Spain plans 'additions' to controversial power bill claw-back law

Ribera told lawmakers she hoped to come up with "additional measures" in the coming weeks, adding on Twitter that these would give "reasonable prices to industry and more protection to vulnerable consumers". She gave no further details on what the additional measures could be but shares in the most-affected companies nonetheless recovered some of the ground they had lost since the decree was unveiled.


Reuters | Madrid | Updated: 14-10-2021 23:04 IST | Created: 14-10-2021 23:00 IST
Spain plans 'additions' to controversial power bill claw-back law
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Spain plans to introduce "additional measures" to a controversial bill that claws back profits from power companies in a bid to protect consumers from sky-high energy prices, Energy and Environment Minister Teresa Ribera said on Thursday. Companies including wind energy leader Iberdrola have complained to the European Union about the decree, which was part of Spain's response to a global spike in power prices caused in part by high demand from economies recovering from COVID-19, and low gas stocks.

The bill originally envisaged skimming some 2.6 billion euros off the companies' earnings, but the cost is now likely to be higher because it is linked to gas prices that have climbed even further since it was introduced. Ribera told lawmakers she hoped to come up with "additional measures" in the coming weeks, adding on Twitter that these would give "reasonable prices to industry and more protection to vulnerable consumers".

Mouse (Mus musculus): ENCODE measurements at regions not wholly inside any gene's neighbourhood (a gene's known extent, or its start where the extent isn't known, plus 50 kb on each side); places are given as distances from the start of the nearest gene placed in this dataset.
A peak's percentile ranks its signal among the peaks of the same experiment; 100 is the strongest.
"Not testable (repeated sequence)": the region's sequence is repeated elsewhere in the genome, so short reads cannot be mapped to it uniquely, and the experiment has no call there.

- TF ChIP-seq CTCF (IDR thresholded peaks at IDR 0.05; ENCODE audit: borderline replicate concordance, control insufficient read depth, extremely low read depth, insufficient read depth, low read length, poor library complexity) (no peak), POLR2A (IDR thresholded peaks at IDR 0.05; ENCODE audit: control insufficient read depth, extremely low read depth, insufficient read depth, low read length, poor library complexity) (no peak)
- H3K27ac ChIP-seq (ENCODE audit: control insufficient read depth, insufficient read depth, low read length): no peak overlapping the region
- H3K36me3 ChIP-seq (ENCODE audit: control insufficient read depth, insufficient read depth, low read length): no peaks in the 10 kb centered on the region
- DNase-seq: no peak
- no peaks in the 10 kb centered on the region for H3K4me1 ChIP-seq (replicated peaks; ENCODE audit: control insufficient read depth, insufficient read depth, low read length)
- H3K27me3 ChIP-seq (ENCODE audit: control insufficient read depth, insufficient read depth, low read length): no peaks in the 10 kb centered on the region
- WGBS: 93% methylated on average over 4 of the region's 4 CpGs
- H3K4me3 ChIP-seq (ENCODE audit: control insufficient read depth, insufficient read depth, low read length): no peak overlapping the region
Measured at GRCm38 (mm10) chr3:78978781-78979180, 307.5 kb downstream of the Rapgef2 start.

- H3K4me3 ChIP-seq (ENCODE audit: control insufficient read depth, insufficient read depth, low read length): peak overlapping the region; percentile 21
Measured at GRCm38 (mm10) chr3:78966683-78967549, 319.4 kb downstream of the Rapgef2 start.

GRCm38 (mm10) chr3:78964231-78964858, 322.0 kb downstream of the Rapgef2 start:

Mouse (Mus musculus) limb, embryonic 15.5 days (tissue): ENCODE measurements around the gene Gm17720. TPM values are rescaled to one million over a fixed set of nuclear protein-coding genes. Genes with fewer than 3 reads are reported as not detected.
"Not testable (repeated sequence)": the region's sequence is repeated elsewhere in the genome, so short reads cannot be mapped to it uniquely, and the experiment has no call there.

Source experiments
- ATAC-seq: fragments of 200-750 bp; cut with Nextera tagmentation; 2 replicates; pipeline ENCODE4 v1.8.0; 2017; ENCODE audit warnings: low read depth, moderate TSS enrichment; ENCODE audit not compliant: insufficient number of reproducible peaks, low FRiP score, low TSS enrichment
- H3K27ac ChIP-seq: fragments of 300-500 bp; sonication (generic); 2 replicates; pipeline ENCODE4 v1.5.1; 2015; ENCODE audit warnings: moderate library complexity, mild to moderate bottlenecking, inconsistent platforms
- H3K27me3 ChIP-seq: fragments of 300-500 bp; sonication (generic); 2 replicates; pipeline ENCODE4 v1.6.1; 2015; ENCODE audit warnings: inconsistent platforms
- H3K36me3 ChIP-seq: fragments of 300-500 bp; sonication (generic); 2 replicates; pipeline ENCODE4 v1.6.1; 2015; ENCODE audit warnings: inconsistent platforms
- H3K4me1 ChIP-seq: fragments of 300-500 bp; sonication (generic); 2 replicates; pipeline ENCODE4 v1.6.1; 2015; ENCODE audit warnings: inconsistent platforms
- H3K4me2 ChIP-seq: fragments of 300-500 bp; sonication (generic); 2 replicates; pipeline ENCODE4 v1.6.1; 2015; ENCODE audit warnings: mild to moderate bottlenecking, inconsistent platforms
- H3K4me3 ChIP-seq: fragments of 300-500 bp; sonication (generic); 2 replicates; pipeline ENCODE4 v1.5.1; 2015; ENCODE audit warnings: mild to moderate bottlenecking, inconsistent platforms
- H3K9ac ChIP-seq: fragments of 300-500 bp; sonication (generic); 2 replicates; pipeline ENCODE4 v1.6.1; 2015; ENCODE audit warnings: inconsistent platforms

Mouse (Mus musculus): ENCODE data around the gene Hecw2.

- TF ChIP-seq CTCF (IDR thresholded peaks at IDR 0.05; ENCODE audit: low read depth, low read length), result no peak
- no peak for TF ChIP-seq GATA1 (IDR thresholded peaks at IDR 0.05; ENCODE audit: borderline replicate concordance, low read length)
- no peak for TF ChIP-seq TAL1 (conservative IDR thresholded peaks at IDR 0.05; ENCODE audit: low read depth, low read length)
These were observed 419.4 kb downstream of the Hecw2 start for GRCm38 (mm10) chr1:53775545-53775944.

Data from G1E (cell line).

She gave no further details on what the additional measures could be but shares in the most-affected companies nonetheless recovered some of the ground they had lost since the decree was unveiled. Iberdrola shares traded up more than 2%, having previously shed 7.5% of their market value since mid-September. Enel unit Endesa, which unlike Iberdrola operates only in Spain, climbed more than 3%, having previously lost more than 10%.

"It is a positive message to give regulatory security and speed up the energy transition, but my question is whether the approved regulation could bring about precisely the opposite," said Fernando Garcia, director of European utilities equity research at RBC Capital Markets. "I hope these words signal a return to more reasonable regulatory measures," he added.

After a heated debate, Congress ratified the decree with 182 votes in favour and 150 against, although the regulation was technically already in vigour. (Additional reporting by Jesús Aguado and Belen Carreno; Editing by Kirsten Donovan)

(This story has not been edited by Devdiscourse staff and is auto-generated from a syndicated feed.)

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